Last Friday, while trawling my neighborhood farmers market for farm-fresh goodies, I spotted them: shriveled, damp looking bean pods, cream with rosy highlights. Cannellini shelling beans! Not a very attractive looking bean on the outside. But inside–heaven.
Cannellini beans themselves are white kidney-shaped beans, with a pale green to pale yellow pod that may be moist. Delicate bean flavor, not too dense. The shriveled pod indicates that the inside of these shelling beans are swollen and plump, full of rich bean flavor, and the dampness indicates the bean is still tender and ready to eat.
A shelling bean is any bean that is grown primarily for the edible seed inside. The pod is not eaten, because it is tough and stringy, unlike snap beans, which are eaten for the pod, with the bean inside barely developed. Most of the shelling bean crops are harvested when the pods and beans inside are dry, just before the pod shatters. After harvest, they are stored and sold throughout the year as dry beans. However, in late summer, some of these beans make it to the market in their fresh state – that is, when the edible seed is still moist, and can easily be bitten through. At this point the beans take only minutes to cook, not the hour or more needed for dried beans.
I think fresh shelling beans are one of the highlights of summer’s bounty, and I seek them out. Sometimes I grow them myself (favas!). It is so simple to make them taste good–all the work is in getting them out of their shell. The shelling process, however, is an ideal time to keep your family and friends in the kitchen, sipping a glass of wine, and all shelling together. It goes quickly that way. Plus it’s a lot more fun.
Of course, you can always use Cannellini beans from a can. And I have. But–if you can find them fresh, why would you want to?
How to cook ’em?
You will need to judge the time needed to cook the beans based on how mature they are. To do this, bite one of the shelled beans. If the bean is quite tender, if will need only about 5 minutes of cooking in boiling, salted water. If the bean offers resistance, you may need up to 20-25 minutes of cooking (which is how long I cooked mine). A pound of beans in the pod equals approximately 1 cup of shelled beans.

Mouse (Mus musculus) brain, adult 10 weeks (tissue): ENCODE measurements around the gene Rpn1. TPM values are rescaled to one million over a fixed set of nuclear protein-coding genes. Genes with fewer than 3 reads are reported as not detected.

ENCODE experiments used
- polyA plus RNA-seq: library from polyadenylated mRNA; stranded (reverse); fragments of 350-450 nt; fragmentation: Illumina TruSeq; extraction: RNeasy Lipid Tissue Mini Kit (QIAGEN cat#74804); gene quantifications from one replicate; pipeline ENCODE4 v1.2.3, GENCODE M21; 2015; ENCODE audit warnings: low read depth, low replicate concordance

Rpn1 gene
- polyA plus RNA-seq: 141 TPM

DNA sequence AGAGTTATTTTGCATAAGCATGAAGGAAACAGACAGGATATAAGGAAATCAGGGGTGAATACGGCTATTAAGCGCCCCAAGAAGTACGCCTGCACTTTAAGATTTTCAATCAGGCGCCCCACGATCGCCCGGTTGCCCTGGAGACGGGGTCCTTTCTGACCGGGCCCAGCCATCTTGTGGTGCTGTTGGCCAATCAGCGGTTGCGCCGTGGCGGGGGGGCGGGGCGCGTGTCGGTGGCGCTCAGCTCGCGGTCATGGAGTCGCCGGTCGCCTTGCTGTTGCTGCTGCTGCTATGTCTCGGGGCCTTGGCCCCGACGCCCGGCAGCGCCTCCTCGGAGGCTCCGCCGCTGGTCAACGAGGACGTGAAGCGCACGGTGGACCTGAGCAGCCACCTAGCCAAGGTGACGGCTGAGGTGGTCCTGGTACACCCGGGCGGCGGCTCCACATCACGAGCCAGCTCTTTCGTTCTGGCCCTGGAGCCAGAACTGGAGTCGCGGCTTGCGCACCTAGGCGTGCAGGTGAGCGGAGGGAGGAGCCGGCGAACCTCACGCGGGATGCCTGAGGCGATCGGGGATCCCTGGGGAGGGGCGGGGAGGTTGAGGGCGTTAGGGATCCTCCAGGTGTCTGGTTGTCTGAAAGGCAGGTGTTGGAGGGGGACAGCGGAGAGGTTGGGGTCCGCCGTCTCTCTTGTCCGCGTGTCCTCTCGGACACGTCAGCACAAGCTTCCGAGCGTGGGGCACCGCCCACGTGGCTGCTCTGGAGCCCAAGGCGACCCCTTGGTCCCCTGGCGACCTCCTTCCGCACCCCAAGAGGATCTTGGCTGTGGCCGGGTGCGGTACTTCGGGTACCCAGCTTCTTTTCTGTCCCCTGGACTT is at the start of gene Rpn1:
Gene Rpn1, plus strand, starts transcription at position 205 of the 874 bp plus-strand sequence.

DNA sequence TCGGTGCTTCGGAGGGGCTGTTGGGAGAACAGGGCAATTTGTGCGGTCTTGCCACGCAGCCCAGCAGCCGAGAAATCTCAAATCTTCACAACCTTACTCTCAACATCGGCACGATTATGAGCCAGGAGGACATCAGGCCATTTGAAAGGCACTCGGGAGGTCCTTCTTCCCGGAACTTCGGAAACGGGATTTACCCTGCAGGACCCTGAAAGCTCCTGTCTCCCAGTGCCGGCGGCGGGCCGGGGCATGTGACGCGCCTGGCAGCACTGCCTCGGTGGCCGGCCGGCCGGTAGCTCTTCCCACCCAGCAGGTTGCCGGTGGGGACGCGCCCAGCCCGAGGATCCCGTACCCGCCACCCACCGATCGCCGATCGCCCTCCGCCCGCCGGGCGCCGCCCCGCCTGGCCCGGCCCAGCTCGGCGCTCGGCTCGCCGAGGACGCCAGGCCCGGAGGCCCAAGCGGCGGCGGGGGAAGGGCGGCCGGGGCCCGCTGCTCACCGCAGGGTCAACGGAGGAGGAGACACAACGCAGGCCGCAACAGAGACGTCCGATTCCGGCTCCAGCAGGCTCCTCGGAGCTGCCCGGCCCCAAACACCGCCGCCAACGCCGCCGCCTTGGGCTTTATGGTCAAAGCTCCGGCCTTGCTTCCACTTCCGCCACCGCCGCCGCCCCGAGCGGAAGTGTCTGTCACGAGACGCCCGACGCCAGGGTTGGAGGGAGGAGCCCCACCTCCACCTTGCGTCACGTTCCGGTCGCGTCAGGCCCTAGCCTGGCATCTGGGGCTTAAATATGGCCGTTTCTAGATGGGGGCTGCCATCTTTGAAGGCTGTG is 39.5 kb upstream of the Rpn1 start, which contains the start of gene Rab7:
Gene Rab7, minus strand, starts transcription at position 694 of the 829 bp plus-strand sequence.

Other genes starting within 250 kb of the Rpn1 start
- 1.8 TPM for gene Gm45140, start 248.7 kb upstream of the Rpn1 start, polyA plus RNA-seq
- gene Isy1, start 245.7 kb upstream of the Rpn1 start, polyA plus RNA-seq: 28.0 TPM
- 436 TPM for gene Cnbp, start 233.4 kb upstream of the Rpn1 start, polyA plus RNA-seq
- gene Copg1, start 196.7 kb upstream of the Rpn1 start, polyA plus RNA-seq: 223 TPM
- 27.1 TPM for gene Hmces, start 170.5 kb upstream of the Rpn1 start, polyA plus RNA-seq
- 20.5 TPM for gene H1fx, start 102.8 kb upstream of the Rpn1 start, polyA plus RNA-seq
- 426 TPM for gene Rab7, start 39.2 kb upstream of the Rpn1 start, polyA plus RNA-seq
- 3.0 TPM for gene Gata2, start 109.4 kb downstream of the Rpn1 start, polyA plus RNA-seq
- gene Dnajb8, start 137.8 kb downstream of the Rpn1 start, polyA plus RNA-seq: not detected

Where to get ’em?
I got mine from Rand at One Leaf Farm, my favorite farmers market veggie seller. Check out your neighborhood farmers market!
Simple Recipe for Cannellini Beans with Olive Oil, Garlic and Sage
- Cannellini beans, shelled
- Boiling, salted water
- High quality extra-virgin olive oil
- Course salt (Kosher or sea salt)
- Chopped fresh sage (or herb of your choice), a few tablespoons
- One or two (depending on how many beans you’re using) cloves of garlic, minced.
- Shell your beans.
- Bring a pot of salted water to a rolling boil.
- Add shelled beans.
- Reduce heat to medium and cook for 5-25 minutes (I sampled a bean at 10 minutes and then cooked another 15).
- Drain beans through a strainer.
- Put the cooked beans in a bowl.
- Top with minced garlic, chopped sage (or other herb), and a healthy drizzle (1/4-1/3 cup, again, depending on how many beans you use).
- Give it a few stirs to blend it all together.
Seriously, that’s it! So simple. So delicious.
Optional add-ins might include:
- a few tablespoons of freshly squeezed lemon juice
- a generous sprinkle of shaved or grated Parmesan cheese
- a handful of chopped Coppa, prosciutto or similar uncured meat
We enjoyed our beans with a garden salad of tomatoes, roasted corn and basil…and a lovely bottle of crisp Sauvignon Blanc! And now I can’t wait to make more. Next year, Cannellini beans are definitely on my short list of veggies to grow in our garden.
Take the road less traveled, Beth
For more simple goodness, take a look at Wanderfood Wednesday!